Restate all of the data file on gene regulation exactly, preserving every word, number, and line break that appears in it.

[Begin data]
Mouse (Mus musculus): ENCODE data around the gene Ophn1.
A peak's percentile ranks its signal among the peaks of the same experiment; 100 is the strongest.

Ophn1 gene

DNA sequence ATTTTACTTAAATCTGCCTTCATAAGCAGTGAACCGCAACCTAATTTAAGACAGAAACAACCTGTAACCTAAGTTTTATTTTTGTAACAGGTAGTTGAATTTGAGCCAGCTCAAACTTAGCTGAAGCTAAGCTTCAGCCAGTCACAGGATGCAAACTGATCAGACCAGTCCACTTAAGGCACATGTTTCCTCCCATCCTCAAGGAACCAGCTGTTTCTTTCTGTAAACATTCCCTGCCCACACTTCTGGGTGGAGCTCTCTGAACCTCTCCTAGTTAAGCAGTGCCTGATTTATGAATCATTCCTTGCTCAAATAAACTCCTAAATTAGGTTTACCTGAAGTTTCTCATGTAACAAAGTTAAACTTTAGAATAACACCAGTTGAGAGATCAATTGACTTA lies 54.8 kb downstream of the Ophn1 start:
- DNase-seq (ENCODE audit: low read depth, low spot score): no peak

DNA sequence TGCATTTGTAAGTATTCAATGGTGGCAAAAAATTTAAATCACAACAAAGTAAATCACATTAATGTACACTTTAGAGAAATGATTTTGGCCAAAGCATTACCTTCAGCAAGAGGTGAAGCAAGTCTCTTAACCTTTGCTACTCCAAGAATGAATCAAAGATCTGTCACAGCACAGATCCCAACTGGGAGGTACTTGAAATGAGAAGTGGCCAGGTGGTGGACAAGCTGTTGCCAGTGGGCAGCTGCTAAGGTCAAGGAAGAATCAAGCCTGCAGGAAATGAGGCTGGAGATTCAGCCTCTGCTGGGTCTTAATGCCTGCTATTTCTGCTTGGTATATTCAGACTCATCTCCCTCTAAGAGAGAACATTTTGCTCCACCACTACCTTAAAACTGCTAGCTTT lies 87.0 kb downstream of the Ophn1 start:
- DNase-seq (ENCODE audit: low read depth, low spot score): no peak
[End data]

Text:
Mouse (Mus musculus): ENCODE data around the gene Ophn1.
A peak's percentile ranks its signal among the peaks of the same experiment; 100 is the strongest.

Ophn1 gene

DNA sequence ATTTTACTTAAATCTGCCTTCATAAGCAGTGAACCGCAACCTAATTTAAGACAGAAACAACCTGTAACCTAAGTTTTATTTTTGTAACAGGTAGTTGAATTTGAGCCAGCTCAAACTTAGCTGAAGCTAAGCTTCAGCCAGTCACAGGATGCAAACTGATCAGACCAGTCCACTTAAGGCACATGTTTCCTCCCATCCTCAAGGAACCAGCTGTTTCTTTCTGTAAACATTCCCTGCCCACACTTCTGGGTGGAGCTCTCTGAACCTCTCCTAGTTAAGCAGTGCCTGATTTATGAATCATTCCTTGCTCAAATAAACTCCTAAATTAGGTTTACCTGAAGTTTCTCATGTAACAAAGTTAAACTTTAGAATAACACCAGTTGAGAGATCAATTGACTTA lies 54.8 kb downstream of the Ophn1 start:
- DNase-seq (ENCODE audit: low read depth, low spot score): no peak

DNA sequence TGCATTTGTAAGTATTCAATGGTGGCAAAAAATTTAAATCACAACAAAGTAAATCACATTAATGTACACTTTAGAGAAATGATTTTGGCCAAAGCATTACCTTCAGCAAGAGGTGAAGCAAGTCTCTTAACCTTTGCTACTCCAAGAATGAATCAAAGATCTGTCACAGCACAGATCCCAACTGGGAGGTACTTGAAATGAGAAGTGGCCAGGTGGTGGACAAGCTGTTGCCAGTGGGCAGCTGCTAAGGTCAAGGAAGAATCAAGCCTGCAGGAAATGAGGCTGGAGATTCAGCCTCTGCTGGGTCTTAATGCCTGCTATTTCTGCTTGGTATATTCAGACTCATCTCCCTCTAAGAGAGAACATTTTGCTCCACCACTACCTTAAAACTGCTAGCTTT lies 87.0 kb downstream of the Ophn1 start:
- DNase-seq (ENCODE audit: low read depth, low spot score): no peak